An exploration of school improvement theory and practice in secondary schools in Trinidad and Tobago

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Title: An exploration of school improvement theory and practice in secondary schools in Trinidad and Tobago
Author: James, Freddy
Abstract: This paper explores school improvement (SI) in the secondary school sector in Trinidad and Tobago (TandT), and poses the following questions: 1) What SI initiatives have emerged in the secondary school sector in TandT? 2) What relations can be established between the SI initiatives in the secondary school sector in TandT and international perspectives on theory and practice of SI? 3) What do these relations indicate for improvement in: (a) student outcomes and (b) organizational conditions of school? Data were collected through questionnaires, interviews, and document analysis from a sample of public secondary schools in Trinidad and Tobago. The findings indicate that there is need for change and improvement within the secondary school sector in Trinidad and Tobago. They also indicate that the policies are sound, but implementation is problematic. Stakeholders are overwhelmed with the plethora of initiatives being implemented at the same time. The implementation process is problematic for a number of reasons. The externally driven initiatives are working against rather than with the existing culture in Trinidad and Tobago and in schools. The policy makers are not providing the requisite resources, and support to implement policies effectively. Often teachers are not trained to implement the new curricula and this is affecting teaching and learning in the classrooms. Teachers, principals, and school supervisors are not satisfied that the initiatives are realizing improvement in student outcomes. The findings also indicate that the top-down approach to school improvement in Trinidad and Tobago is not working. Schools would like greater autonomy to formulate and implement their own improvement initiatives with the support of the Ministry of Education. School principals also feel they need more autonomy, especially to recruit their own staff. The reform definitely needs to be revisited and to involve stakeholder participation in decision making from the initiation stage of the improvement effort. Also, contextual and cultural factors need to be given more consideration in the design of policies.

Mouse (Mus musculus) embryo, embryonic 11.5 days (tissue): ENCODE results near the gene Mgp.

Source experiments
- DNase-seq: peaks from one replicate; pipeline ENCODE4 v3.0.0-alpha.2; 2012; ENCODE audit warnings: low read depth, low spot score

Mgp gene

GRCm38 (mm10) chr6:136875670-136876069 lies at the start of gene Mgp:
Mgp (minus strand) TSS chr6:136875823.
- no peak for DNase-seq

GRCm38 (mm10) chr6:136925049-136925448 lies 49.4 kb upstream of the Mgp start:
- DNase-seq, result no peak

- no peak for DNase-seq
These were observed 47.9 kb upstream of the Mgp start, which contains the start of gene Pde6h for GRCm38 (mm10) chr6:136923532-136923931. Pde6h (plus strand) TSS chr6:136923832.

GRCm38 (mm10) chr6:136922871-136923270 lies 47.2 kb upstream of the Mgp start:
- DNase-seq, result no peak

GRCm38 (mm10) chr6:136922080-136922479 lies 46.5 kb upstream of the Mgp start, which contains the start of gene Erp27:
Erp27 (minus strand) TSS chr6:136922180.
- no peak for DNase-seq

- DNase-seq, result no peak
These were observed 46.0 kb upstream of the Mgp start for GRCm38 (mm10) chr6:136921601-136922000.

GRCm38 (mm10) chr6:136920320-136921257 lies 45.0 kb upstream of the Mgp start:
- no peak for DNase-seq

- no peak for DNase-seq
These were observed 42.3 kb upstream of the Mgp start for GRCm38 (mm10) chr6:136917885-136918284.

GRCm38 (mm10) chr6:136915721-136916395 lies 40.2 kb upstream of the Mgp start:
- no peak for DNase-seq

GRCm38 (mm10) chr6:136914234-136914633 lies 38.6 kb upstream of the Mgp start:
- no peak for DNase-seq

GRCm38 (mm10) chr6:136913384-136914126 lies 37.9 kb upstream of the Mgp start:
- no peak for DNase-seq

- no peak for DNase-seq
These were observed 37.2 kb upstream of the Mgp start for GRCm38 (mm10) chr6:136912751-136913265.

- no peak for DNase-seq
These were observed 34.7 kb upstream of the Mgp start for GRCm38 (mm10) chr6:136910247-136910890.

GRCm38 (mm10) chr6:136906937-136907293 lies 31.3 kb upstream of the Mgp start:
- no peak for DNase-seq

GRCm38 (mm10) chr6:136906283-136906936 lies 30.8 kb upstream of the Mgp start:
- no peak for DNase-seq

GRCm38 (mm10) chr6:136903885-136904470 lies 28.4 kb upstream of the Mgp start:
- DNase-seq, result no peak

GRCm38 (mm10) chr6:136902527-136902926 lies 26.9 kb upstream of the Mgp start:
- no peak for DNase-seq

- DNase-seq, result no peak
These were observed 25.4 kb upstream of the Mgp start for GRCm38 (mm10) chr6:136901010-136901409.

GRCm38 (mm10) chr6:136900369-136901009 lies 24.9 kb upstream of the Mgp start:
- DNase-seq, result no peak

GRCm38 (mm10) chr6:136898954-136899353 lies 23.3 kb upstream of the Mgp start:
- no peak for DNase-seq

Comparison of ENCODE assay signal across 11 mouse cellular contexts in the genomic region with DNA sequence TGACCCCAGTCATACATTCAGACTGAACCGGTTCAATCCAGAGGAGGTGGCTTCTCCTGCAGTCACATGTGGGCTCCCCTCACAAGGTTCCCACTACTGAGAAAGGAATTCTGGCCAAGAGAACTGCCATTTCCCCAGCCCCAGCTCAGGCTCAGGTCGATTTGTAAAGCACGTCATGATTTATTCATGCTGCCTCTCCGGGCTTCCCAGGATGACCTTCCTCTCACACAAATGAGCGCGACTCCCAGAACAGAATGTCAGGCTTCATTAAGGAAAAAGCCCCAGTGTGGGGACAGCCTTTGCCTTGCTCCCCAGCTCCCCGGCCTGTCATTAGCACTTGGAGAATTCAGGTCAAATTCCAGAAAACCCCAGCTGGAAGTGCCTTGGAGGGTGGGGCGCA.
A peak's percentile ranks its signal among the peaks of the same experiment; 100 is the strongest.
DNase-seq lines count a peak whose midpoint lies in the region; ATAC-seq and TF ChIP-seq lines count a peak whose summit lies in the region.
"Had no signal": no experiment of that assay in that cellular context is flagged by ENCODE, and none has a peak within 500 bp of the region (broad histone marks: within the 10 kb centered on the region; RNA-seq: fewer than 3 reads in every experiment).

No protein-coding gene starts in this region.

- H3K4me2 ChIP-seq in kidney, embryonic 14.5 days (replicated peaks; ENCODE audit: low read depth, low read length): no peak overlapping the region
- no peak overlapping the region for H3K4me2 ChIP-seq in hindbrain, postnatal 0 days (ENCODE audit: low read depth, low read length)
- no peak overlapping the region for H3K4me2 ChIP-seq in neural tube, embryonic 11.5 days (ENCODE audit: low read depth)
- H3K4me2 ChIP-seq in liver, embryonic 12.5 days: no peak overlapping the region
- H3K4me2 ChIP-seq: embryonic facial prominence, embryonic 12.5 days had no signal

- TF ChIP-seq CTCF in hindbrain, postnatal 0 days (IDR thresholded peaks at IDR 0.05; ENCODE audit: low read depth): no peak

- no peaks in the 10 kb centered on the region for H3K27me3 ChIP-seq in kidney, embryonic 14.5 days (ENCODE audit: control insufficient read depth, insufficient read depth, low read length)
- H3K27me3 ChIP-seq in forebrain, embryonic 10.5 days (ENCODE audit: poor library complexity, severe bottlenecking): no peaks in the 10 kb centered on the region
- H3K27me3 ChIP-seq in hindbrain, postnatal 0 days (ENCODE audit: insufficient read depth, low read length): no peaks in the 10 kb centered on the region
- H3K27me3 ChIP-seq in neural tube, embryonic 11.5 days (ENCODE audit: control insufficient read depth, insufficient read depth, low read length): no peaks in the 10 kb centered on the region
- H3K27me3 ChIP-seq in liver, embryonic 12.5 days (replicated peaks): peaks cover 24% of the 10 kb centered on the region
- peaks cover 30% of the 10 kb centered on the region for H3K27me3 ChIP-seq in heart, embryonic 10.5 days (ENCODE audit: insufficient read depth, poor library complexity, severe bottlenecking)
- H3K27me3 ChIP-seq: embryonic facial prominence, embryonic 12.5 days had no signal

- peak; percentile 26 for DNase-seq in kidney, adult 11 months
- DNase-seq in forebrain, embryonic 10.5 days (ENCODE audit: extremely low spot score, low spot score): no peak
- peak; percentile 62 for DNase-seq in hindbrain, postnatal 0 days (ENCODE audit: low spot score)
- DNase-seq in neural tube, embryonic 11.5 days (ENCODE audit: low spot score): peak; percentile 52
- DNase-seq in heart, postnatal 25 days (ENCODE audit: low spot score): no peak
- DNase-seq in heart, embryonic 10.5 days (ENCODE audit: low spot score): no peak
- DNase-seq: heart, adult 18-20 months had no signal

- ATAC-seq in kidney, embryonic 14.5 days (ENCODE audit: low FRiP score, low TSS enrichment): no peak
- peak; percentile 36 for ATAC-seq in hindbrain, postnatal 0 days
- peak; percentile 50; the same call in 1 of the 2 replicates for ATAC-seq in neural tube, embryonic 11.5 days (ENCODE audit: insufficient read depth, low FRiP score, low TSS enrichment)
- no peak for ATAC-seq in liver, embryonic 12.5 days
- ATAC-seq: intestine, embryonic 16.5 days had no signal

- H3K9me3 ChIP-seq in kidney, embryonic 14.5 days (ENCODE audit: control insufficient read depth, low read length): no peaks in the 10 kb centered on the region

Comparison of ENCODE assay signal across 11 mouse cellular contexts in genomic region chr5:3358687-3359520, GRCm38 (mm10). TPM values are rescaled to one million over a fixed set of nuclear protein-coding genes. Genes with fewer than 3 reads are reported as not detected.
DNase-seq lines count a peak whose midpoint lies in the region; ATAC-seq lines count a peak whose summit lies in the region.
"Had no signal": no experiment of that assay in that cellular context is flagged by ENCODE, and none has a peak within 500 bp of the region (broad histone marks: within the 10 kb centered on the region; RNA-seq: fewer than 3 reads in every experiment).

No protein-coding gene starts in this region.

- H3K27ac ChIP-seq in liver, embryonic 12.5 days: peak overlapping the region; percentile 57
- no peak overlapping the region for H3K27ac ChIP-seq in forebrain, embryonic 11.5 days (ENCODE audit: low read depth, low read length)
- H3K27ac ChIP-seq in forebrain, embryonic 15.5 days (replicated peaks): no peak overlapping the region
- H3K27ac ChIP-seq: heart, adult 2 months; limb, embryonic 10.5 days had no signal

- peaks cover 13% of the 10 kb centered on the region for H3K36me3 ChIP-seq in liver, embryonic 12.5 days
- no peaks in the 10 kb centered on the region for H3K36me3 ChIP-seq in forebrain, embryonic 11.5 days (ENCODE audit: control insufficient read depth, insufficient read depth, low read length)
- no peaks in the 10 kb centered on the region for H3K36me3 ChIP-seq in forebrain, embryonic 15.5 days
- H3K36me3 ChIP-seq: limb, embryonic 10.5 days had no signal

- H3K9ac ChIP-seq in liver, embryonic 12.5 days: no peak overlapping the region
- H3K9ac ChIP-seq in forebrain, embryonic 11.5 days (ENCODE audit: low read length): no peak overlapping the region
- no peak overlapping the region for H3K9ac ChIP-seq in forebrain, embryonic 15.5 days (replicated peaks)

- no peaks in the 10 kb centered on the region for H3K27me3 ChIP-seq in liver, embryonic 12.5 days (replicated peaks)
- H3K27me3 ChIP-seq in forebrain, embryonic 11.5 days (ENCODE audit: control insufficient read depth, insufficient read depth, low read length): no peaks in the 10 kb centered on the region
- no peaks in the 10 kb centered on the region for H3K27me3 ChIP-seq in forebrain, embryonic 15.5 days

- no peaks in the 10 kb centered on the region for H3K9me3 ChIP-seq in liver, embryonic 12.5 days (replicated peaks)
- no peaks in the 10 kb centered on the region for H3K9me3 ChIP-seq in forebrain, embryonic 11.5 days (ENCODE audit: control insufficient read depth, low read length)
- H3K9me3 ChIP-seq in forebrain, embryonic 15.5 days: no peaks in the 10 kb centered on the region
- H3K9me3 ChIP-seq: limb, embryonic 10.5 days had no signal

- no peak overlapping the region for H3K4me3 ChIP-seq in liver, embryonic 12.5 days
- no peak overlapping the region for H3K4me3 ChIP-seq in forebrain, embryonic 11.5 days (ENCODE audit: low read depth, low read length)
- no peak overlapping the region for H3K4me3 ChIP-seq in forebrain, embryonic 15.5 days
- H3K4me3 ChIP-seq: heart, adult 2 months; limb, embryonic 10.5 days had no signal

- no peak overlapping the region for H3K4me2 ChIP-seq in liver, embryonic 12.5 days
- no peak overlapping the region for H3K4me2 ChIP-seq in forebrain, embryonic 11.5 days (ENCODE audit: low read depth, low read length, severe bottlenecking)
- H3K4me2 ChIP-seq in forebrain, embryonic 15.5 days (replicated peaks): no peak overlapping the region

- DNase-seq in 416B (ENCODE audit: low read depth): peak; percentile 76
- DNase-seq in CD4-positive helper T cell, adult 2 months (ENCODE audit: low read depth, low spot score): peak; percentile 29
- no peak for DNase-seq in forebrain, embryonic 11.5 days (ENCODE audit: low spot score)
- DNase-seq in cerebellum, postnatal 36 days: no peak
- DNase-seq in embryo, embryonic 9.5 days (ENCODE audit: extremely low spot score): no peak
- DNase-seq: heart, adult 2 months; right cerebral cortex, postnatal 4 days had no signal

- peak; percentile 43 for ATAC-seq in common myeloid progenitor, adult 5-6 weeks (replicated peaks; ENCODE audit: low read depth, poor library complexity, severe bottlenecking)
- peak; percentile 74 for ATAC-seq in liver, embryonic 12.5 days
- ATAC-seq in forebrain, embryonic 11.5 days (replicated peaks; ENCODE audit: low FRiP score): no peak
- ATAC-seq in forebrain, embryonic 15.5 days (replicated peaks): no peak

URI: http://hdl.handle.net/2139/41197
Date: 2008-09


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